using (stream)
        {
            formatter.Serialize(stream, source);
            stream.Seek(0, SeekOrigin.Begin);
            return (T)formatter.Deserialize(stream);
        }
    }


    /// <summary>
    /// Perform a deep Copy of an object that is marked with '[DataContract]'
    /// </summary>
    /// <typeparam name="T">The type of object being copied.</typeparam>
    /// <param name="source">The object instance to copy.</param>
    /// <returns>The copied object.</returns>
    public static T CloneUsingDataContracts<T>(T source)
    {
        if (IsDataContract(typeof(T)) == false)
        {
            throw new ArgumentException("The type must be a data contract.", "source");
        }

        // ** Don't serialize a null object, simply return the default for that object
        if (Object.ReferenceEquals(source, null))
        {
            return default(T);
        }

        DataContractSerializer dcs = new DataContractSerializer(typeof(T));
        using(Stream stream = new MemoryStream())
        {
            using (XmlDictionaryWriter writer = XmlDictionaryWriter.CreateBinaryWriter(stream))
            {
                dcs.WriteObject(writer, source);
                writer.Flush();
                stream.Seek(0, SeekOrigin.Begin);
                using (XmlDictionaryReader reader = XmlDictionaryReader.CreateBinaryReader(stream, XmlDictionaryReaderQuotas.Max))
                {
                    return (T)dcs.ReadObject(reader);
                }
            }
        }
    }


    /// <summary>
    /// Helper function to check if a class is a [DataContract]
    /// </summary>
    /// <param name="type">The type of the object to check.</param>
    /// <returns>Boolean flag indicating if the class is a DataContract (true) or not (false) </returns>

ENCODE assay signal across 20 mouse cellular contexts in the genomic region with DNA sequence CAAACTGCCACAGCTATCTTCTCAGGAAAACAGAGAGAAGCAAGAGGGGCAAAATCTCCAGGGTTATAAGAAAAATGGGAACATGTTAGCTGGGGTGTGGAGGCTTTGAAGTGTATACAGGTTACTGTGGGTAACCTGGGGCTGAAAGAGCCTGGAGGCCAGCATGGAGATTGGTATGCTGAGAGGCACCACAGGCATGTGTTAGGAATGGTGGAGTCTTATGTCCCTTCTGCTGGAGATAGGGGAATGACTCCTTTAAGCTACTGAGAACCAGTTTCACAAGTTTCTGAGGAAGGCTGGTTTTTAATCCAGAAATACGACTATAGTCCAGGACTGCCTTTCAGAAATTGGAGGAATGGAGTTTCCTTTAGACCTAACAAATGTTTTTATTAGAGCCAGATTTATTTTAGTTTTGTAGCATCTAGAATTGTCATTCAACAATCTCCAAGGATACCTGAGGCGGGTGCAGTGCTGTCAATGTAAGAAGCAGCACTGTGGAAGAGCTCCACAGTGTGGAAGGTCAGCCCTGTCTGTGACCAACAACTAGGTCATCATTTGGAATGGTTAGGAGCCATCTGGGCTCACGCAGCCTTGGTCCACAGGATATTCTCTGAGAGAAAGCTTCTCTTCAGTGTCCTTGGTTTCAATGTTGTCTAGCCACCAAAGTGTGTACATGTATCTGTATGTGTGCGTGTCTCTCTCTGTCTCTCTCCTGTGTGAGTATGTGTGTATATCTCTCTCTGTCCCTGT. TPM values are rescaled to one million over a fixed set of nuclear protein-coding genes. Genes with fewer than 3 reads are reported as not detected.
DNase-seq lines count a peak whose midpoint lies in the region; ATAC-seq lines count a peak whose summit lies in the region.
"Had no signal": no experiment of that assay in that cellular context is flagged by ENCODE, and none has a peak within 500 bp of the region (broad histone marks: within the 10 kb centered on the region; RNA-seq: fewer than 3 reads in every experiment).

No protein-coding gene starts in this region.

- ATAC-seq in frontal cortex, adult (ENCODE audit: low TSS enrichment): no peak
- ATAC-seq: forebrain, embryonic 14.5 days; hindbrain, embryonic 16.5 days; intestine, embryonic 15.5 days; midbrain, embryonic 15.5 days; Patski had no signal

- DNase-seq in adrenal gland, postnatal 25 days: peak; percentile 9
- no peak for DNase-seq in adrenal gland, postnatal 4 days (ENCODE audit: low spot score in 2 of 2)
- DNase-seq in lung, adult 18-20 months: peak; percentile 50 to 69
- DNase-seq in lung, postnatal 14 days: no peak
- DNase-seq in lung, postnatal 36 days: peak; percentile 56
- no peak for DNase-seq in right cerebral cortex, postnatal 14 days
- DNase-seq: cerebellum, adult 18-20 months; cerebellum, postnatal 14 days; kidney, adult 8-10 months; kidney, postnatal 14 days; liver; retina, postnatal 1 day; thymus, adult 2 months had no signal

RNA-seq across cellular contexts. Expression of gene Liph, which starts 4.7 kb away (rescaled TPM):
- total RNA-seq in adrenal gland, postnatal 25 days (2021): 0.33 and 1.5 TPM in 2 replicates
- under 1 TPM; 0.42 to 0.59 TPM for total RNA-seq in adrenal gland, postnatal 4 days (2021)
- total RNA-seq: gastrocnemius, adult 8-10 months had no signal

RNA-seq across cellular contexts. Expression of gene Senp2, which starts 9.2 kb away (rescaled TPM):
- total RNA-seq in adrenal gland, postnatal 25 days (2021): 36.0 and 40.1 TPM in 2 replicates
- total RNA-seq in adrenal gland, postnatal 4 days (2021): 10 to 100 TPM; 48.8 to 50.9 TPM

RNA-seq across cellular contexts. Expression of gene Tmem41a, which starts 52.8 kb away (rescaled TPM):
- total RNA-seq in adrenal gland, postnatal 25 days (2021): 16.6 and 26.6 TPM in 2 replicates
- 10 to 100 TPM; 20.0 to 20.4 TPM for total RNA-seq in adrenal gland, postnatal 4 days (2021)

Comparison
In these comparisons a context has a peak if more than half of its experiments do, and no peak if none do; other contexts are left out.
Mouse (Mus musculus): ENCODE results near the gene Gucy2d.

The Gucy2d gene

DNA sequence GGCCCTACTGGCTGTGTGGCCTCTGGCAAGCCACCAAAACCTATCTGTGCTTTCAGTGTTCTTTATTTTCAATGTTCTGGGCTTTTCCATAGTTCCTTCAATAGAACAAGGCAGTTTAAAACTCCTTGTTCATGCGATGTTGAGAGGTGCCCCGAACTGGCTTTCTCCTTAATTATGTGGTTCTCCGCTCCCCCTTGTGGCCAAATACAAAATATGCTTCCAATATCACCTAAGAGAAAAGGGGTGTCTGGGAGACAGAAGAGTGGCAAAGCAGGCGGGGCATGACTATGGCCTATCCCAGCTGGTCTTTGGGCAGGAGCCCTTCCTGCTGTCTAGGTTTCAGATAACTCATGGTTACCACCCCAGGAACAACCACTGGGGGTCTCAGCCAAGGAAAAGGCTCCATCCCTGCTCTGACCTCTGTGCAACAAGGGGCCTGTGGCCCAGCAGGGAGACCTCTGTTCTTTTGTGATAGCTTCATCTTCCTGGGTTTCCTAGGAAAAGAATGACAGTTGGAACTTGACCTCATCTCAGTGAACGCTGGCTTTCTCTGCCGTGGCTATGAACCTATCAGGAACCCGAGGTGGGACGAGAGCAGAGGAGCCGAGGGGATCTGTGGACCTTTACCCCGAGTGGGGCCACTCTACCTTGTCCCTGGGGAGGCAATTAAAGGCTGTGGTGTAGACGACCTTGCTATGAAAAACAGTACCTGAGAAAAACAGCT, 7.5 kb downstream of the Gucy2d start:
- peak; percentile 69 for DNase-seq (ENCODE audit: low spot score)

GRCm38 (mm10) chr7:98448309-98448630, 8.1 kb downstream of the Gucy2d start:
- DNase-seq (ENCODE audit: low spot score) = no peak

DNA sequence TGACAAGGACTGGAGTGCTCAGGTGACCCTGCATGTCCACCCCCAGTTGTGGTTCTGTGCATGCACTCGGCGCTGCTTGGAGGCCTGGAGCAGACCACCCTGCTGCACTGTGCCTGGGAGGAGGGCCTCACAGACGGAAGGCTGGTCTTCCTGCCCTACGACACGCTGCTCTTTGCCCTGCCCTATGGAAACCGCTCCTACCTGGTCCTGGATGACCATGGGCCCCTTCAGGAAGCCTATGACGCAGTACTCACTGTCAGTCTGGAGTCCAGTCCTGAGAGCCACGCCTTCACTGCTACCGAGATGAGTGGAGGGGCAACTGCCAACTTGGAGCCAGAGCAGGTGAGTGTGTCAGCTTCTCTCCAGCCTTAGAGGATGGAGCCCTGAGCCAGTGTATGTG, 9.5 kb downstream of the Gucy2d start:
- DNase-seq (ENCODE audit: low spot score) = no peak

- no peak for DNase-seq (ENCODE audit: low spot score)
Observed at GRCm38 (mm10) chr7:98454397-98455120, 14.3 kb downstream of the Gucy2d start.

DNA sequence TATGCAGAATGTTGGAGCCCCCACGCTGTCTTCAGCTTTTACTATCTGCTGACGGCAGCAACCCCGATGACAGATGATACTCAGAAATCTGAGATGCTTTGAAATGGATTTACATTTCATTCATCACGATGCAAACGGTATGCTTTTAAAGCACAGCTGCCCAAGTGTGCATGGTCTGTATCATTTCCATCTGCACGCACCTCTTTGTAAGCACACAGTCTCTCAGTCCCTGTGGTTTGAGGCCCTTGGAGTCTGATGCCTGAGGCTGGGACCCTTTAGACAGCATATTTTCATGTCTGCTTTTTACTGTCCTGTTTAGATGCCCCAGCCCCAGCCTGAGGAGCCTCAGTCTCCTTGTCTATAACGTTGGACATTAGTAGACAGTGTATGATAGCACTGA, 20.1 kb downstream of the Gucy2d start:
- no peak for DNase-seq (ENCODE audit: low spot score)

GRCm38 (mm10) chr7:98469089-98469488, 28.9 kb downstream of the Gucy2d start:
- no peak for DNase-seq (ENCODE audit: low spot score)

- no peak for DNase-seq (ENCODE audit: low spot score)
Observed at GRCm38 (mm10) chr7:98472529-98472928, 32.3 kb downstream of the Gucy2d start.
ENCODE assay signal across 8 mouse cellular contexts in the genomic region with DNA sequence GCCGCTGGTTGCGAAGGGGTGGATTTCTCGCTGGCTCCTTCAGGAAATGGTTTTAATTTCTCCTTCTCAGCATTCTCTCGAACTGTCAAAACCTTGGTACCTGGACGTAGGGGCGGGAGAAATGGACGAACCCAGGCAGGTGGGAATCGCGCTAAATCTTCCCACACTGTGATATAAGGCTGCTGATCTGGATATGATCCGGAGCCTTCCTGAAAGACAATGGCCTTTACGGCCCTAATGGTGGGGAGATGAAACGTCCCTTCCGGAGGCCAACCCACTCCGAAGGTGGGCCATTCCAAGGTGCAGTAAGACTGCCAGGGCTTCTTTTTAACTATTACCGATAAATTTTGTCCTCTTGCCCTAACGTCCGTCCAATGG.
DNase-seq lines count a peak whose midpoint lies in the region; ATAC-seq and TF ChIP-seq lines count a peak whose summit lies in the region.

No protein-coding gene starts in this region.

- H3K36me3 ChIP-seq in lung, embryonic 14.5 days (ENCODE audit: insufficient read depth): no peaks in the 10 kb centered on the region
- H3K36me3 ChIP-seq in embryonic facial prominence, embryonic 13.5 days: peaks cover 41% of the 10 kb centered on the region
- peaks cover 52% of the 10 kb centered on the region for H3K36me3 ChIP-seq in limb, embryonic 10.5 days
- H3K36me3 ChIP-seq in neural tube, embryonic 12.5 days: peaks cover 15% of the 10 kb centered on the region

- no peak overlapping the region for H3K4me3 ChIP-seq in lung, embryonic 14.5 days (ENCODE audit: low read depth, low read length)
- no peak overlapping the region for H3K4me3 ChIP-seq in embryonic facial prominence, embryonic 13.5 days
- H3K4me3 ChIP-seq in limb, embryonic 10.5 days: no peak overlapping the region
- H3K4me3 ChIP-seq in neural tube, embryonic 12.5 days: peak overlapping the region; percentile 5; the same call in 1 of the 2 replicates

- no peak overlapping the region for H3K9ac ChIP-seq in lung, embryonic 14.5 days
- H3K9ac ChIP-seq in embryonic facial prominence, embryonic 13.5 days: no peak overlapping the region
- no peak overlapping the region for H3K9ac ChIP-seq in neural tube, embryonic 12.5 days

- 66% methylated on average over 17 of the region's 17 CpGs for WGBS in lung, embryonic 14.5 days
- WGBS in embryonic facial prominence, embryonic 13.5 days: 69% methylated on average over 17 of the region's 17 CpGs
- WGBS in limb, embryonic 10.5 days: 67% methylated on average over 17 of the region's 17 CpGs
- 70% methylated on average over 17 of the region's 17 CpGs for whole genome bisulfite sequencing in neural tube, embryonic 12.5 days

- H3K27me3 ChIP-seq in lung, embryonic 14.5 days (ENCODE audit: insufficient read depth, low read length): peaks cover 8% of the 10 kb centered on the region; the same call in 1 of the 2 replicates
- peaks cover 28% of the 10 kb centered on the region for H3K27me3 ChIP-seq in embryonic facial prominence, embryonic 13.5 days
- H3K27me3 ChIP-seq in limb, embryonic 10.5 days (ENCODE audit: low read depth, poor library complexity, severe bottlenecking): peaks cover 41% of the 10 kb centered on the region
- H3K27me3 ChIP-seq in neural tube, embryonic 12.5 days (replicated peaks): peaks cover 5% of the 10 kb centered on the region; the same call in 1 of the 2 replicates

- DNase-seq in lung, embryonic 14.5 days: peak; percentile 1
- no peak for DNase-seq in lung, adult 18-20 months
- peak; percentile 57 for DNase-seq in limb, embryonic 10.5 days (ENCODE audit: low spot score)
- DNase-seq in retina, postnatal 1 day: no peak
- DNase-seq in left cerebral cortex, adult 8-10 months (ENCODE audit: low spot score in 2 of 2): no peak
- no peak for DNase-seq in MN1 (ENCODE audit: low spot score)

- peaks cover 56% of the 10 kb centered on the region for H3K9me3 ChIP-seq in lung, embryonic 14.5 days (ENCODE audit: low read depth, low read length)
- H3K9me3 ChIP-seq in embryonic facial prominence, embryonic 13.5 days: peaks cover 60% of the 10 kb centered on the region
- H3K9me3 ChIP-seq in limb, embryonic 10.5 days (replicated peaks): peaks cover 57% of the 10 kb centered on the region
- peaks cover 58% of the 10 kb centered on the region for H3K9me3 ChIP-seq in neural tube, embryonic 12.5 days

public static bool IsDataContract(Type type)
    {
        object[] attributes = type.GetCustomAttributes(typeof(DataContractAttribute), false);
        return attributes.Length == 1;
    }

} 

I like Copyconstructors like that:

    public AnyObject(AnyObject anyObject)
    {
        foreach (var property in typeof(AnyObject).GetProperties())
        {
            property.SetValue(this, property.GetValue(anyObject));
        }
        foreach (var field in typeof(AnyObject).GetFields())
        {
            field.SetValue(this, field.GetValue(anyObject));
        }
    }

If you have more things to copy add them


I think you can try this.

MyObject myObj = GetMyObj(); // Create and fill a new object
MyObject newObj = new MyObject(myObj); //DeepClone it

I wanted a cloner for very simple objects of mostly primitives and lists. If your object is out of the box JSON serializable then this method will do the trick. This requires no modification or implementation of interfaces on the cloned class, just a JSON serializer like JSON.NET.

public static T Clone<T>(T source)
{
    var serialized = JsonConvert.SerializeObject(source);
    return JsonConvert.DeserializeObject<T>(serialized);
}

Also, you can use this extension method

public static class SystemExtension
{
    public static T Clone<T>(this T source)
    {
        var serialized = JsonConvert.SerializeObject(source);
        return JsonConvert.DeserializeObject<T>(serialized);
    }
}